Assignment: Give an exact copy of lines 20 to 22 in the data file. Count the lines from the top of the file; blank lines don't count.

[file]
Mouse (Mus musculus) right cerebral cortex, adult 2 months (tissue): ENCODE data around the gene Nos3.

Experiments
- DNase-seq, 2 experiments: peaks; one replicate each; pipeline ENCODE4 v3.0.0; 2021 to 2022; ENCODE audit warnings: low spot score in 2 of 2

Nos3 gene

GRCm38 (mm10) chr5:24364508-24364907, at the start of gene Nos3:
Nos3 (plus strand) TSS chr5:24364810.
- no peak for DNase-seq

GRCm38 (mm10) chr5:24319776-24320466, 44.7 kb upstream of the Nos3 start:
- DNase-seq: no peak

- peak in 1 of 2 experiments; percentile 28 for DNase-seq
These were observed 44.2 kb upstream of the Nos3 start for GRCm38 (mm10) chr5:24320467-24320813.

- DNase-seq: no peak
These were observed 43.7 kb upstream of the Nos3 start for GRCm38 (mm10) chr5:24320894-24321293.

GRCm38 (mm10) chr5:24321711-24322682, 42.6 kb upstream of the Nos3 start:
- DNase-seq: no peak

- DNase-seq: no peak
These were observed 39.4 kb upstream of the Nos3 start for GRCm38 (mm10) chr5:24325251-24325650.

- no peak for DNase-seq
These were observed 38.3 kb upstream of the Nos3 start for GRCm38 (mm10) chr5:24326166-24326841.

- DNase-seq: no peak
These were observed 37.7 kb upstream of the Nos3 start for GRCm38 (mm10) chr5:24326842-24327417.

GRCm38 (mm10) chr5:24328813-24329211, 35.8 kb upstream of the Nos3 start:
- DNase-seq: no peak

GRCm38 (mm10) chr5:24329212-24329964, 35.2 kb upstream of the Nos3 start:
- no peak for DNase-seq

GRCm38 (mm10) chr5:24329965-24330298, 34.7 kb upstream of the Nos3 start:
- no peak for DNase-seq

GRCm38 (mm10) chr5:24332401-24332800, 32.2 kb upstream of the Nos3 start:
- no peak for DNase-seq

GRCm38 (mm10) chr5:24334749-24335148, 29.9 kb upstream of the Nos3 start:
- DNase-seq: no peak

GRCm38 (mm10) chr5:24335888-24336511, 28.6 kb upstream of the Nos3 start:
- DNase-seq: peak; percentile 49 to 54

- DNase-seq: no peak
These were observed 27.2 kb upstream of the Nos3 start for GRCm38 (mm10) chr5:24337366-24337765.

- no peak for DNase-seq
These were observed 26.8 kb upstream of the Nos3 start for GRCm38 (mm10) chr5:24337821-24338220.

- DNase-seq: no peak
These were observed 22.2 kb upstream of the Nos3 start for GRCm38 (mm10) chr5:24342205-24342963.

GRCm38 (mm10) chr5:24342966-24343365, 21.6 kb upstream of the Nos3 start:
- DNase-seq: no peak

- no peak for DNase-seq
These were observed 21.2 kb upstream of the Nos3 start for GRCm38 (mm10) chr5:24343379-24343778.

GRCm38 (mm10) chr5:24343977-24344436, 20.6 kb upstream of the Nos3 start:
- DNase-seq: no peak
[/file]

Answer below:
- DNase-seq: no peak
These were observed 37.7 kb upstream of the Nos3 start for GRCm38 (mm10) chr5:24326842-24327417.

GRCm38 (mm10) chr5:24328813-24329211, 35.8 kb upstream of the Nos3 start: